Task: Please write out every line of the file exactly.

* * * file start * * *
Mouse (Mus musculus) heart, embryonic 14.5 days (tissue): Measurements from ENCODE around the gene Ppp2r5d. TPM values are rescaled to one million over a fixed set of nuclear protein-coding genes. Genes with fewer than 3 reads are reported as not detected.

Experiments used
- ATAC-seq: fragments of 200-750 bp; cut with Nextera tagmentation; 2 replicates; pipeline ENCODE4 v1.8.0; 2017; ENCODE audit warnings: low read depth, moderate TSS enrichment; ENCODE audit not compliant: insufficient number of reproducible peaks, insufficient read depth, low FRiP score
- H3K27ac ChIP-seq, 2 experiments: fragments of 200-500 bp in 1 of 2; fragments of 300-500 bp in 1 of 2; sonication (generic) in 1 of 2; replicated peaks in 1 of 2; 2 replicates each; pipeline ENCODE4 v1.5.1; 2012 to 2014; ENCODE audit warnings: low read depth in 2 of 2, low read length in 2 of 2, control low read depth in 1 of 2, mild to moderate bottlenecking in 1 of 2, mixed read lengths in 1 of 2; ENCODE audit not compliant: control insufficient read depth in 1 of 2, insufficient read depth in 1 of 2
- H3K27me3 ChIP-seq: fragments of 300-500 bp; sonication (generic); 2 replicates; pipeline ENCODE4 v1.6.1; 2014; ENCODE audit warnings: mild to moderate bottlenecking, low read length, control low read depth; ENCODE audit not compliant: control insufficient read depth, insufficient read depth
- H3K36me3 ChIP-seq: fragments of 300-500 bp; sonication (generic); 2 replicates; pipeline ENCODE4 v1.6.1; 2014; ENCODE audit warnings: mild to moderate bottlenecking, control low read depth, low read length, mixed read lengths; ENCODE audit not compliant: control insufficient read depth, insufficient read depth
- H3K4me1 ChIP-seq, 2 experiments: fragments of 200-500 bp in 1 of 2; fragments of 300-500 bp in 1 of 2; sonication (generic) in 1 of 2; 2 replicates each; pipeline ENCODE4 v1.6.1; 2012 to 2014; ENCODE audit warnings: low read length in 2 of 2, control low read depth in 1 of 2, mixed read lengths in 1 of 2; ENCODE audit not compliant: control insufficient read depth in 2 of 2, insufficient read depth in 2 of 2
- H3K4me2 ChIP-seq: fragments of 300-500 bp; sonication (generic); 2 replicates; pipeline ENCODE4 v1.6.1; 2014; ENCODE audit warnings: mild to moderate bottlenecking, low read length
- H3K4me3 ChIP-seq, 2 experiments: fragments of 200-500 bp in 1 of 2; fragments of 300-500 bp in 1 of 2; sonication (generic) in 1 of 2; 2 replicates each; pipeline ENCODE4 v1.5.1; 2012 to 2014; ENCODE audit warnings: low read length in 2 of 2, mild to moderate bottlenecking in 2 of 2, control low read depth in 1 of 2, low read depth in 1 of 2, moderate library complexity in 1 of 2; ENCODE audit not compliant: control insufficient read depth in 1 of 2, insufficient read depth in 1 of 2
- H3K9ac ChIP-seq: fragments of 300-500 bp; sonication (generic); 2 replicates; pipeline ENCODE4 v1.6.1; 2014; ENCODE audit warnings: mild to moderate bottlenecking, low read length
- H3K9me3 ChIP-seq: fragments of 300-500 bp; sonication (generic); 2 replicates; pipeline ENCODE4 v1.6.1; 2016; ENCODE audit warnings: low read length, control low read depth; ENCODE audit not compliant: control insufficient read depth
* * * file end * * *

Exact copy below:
Mouse (Mus musculus) heart, embryonic 14.5 days (tissue): Measurements from ENCODE around the gene Ppp2r5d. TPM values are rescaled to one million over a fixed set of nuclear protein-coding genes. Genes with fewer than 3 reads are reported as not detected.

Experiments used
- ATAC-seq: fragments of 200-750 bp; cut with Nextera tagmentation; 2 replicates; pipeline ENCODE4 v1.8.0; 2017; ENCODE audit warnings: low read depth, moderate TSS enrichment; ENCODE audit not compliant: insufficient number of reproducible peaks, insufficient read depth, low FRiP score
- H3K27ac ChIP-seq, 2 experiments: fragments of 200-500 bp in 1 of 2; fragments of 300-500 bp in 1 of 2; sonication (generic) in 1 of 2; replicated peaks in 1 of 2; 2 replicates each; pipeline ENCODE4 v1.5.1; 2012 to 2014; ENCODE audit warnings: low read depth in 2 of 2, low read length in 2 of 2, control low read depth in 1 of 2, mild to moderate bottlenecking in 1 of 2, mixed read lengths in 1 of 2; ENCODE audit not compliant: control insufficient read depth in 1 of 2, insufficient read depth in 1 of 2
- H3K27me3 ChIP-seq: fragments of 300-500 bp; sonication (generic); 2 replicates; pipeline ENCODE4 v1.6.1; 2014; ENCODE audit warnings: mild to moderate bottlenecking, low read length, control low read depth; ENCODE audit not compliant: control insufficient read depth, insufficient read depth
- H3K36me3 ChIP-seq: fragments of 300-500 bp; sonication (generic); 2 replicates; pipeline ENCODE4 v1.6.1; 2014; ENCODE audit warnings: mild to moderate bottlenecking, control low read depth, low read length, mixed read lengths; ENCODE audit not compliant: control insufficient read depth, insufficient read depth
- H3K4me1 ChIP-seq, 2 experiments: fragments of 200-500 bp in 1 of 2; fragments of 300-500 bp in 1 of 2; sonication (generic) in 1 of 2; 2 replicates each; pipeline ENCODE4 v1.6.1; 2012 to 2014; ENCODE audit warnings: low read length in 2 of 2, control low read depth in 1 of 2, mixed read lengths in 1 of 2; ENCODE audit not compliant: control insufficient read depth in 2 of 2, insufficient read depth in 2 of 2
- H3K4me2 ChIP-seq: fragments of 300-500 bp; sonication (generic); 2 replicates; pipeline ENCODE4 v1.6.1; 2014; ENCODE audit warnings: mild to moderate bottlenecking, low read length
- H3K4me3 ChIP-seq, 2 experiments: fragments of 200-500 bp in 1 of 2; fragments of 300-500 bp in 1 of 2; sonication (generic) in 1 of 2; 2 replicates each; pipeline ENCODE4 v1.5.1; 2012 to 2014; ENCODE audit warnings: low read length in 2 of 2, mild to moderate bottlenecking in 2 of 2, control low read depth in 1 of 2, low read depth in 1 of 2, moderate library complexity in 1 of 2; ENCODE audit not compliant: control insufficient read depth in 1 of 2, insufficient read depth in 1 of 2
- H3K9ac ChIP-seq: fragments of 300-500 bp; sonication (generic); 2 replicates; pipeline ENCODE4 v1.6.1; 2014; ENCODE audit warnings: mild to moderate bottlenecking, low read length
- H3K9me3 ChIP-seq: fragments of 300-500 bp; sonication (generic); 2 replicates; pipeline ENCODE4 v1.6.1; 2016; ENCODE audit warnings: low read length, control low read depth; ENCODE audit not compliant: control insufficient read depth